The 14. Dalai Lama
He was awarded the Nobel Peace Prize in 1989 for trying to find a diplomatic solution despite 50 years of oppression of his people by the Chinese. In the 2000. Theme evening Arte takes on his life.
In 1991, Hans Robert Eisenhauer in Strabburg at Arte had the task to put a whole TV evening of 3 1/2 hours under one topic – and that also up to three times a week. Completely crazy in the age of the MTV generation, where films that show the same shot for more than half a second were considered old-fashioned, dull and boring, and where three hours might be allowed for "The Lord of the Rings," but not for documentaries?
But today 2000 such theme evenings have passed, which are now considered as a distinctive mark of Arte. Schehezerade once held out only 1001 Nights. On Sundays there are family themes with feature film, on Tuesdays politics and on Fridays culture. On the occasion of the anniversary, the channel dedicates itself to the Dalai Lama, who was also a personal guest in the Strabburg studio in 1994 and who will appear in a few days on the 6. July 70 years old becomes. Since he had to flee from Tibet when the Chinese invaded at the age of 24, he has never set foot in his home behind the highest mountains of the world in the Himalayas. His life is dedicated to the peaceful struggle against the oppression of his people and the survival of Tibetan culture.
The feature film "Kundun" At the beginning of the evening, the film takes viewers into the legendary world of faraway Tibet before the Chinese invasion and uses spectacular images to describe his childhood and years of apprenticeship before fleeing to India. In 1937, Tenzin Gyatso – just two years old – from the small village of Taksa in eastern Tibet is recognized as the reincarnation of the Dalai Lama. Two years later, the boy is taken to the capital Lhasa, where he is prepared for his future task by the country’s highest scholars in the Potala, far away from his family.
Already at the age of 15, the Dalai Lama, as the spiritual and political head of Tibet, was confronted with the Chinese invasion, which finally led him to his risky escape into exile in India in 1959. Kundun means "the presence of Buddha", the 14. Dalai Lama also in exile for his people verkorpert.
With "Kundun" has Martin Scorsese ("Cab Driver", "Casino") a work in the tradition of crude films like "The last emperor" and "Ghandhi" created.
What interested me about the story was how a young man living in a society based entirely on the spiritual finds himself confronted by a society most averse to the spiritual – the Maoist government of communist China. How does a person of nonviolence deal with these people?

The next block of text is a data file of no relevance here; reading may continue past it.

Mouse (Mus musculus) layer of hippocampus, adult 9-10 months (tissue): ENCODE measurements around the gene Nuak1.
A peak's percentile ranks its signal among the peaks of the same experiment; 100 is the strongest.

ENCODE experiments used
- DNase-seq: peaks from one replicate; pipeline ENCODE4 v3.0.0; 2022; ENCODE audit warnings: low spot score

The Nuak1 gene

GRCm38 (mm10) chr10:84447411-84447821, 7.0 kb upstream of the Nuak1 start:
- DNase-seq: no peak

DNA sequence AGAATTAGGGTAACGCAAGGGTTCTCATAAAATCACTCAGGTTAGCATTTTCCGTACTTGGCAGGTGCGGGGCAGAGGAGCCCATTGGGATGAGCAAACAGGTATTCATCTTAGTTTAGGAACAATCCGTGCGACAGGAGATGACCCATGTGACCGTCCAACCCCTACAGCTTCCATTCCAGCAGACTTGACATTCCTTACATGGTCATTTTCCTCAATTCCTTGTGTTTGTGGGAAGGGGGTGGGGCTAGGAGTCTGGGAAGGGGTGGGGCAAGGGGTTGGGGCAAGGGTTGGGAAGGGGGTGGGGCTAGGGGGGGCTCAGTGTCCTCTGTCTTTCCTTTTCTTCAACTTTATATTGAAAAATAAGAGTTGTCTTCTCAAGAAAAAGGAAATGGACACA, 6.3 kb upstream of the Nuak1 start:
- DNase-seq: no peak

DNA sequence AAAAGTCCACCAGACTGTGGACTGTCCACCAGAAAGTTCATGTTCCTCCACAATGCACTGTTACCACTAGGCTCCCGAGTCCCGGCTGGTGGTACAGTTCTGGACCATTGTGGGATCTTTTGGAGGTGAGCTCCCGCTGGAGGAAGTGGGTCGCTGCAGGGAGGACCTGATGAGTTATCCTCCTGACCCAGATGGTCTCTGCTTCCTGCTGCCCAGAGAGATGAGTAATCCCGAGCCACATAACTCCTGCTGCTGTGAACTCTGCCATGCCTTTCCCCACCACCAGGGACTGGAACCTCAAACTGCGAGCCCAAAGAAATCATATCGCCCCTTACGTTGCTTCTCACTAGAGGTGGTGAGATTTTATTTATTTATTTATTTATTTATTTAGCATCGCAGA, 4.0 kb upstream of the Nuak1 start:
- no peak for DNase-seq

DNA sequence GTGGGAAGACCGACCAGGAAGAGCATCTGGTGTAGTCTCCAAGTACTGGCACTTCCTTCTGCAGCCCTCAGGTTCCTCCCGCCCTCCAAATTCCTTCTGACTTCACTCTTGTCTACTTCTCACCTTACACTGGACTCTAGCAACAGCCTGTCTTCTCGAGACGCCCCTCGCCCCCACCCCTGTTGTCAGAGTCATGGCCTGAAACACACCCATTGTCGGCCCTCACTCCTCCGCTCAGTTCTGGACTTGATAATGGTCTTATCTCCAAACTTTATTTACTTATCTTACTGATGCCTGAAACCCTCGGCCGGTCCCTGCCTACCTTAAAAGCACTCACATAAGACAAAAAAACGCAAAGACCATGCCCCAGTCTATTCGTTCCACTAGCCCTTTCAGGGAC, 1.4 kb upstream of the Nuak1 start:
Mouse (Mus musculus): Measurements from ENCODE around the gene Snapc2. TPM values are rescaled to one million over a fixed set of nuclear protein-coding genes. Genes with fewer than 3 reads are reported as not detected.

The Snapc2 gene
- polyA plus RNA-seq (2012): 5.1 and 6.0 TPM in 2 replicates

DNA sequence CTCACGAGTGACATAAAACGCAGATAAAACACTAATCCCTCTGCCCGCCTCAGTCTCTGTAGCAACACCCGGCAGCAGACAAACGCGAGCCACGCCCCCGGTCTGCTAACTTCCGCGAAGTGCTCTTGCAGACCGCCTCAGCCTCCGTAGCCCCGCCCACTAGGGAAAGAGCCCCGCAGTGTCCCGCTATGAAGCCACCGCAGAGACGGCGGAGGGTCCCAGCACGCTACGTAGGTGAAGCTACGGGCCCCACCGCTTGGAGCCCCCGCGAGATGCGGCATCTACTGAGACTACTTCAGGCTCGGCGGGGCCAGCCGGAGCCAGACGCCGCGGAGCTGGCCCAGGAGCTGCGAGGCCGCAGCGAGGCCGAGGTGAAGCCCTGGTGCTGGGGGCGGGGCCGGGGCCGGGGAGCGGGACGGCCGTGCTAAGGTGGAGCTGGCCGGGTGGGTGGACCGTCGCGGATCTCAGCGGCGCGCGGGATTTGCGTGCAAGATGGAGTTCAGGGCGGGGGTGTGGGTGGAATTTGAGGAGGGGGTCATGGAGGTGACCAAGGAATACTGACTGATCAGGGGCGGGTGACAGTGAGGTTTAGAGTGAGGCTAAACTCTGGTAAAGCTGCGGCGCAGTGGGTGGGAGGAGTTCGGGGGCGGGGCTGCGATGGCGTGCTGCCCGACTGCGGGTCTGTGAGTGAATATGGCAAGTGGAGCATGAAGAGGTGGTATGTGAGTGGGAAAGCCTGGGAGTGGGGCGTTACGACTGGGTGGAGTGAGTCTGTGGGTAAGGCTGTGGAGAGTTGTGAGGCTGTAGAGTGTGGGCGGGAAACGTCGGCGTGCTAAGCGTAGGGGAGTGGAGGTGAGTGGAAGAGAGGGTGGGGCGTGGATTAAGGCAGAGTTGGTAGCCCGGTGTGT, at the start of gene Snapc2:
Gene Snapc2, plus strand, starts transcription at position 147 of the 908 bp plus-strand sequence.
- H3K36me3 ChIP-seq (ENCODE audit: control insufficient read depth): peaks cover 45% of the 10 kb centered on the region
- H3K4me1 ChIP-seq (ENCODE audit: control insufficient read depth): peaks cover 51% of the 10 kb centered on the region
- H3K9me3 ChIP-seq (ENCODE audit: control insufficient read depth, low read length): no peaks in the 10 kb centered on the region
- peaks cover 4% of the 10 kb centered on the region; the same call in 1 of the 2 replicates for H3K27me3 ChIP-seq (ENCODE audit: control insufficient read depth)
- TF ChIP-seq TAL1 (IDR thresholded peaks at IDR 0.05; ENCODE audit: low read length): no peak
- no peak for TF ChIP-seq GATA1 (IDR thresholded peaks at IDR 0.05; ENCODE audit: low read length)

Martin Scorcese in "Kinowelt"
The actors in "Kundun" are Tibetans living in India, Canada and the USA. They were either born in exile or lived in exile for most of their lives. None of them is a full-time actor, but some of them belong to the director Martin Scorsese "Tibetan Institute of Performing Arts" to. For the duration of four months they fall in love with their work, their studies or their monasteries. They considered it an honor to be included in a film about His Holiness the Dalai Lama. Some of them are members of the Dalai Lama’s extended family or are in contact with his immediate entourage. Certainly, they play a part of their personal history, which gives the film a special emotional depth.
director Martin Scorsese with the film team of "Kundun"
The young Dalai Lama is portrayed in his various ages by four young Tibetans. Philip Glass is responsible for the musical background of the film. His performance earned him a Golden Globe nomination in 1998 in the category of best film score. The colorful images of "Kundun" were photographed by Roger Deakins, who is known for his cinematography on "Fargo" was nominated for an Oscar. The costumes and set were designed by Dante Ferretti, who has already been nominated for several Oscars (among others for "Interview with a Vampire" and "The time of innocence"). The screenplay was written by Melissa Mathison, who was awarded the Nobel Peace Prize for her script "E.T. – The Auberird" received an Oscar nomination. Thelma Shoonmaker has been "Raging Bull", for which she won the coveted Academy Award, all the films edited by Martin Scorsese, who also used her for "Kundun" hired."
A Life for Tibet
On 10. December 1989, the Dalai Lama received the Nobel Peace Prize from Egil Aarvik, chairman of the Nobel Committee from 1982 to 1989, also the anniversary of the United Nations Convention on Human Rights. The Documentation "A life for Tibet" tells at the same time the recent history of Tibet and reviews three quarters of a century of world history. The Dalai Lama, revered as God King, talks about his life, his faith and his visions.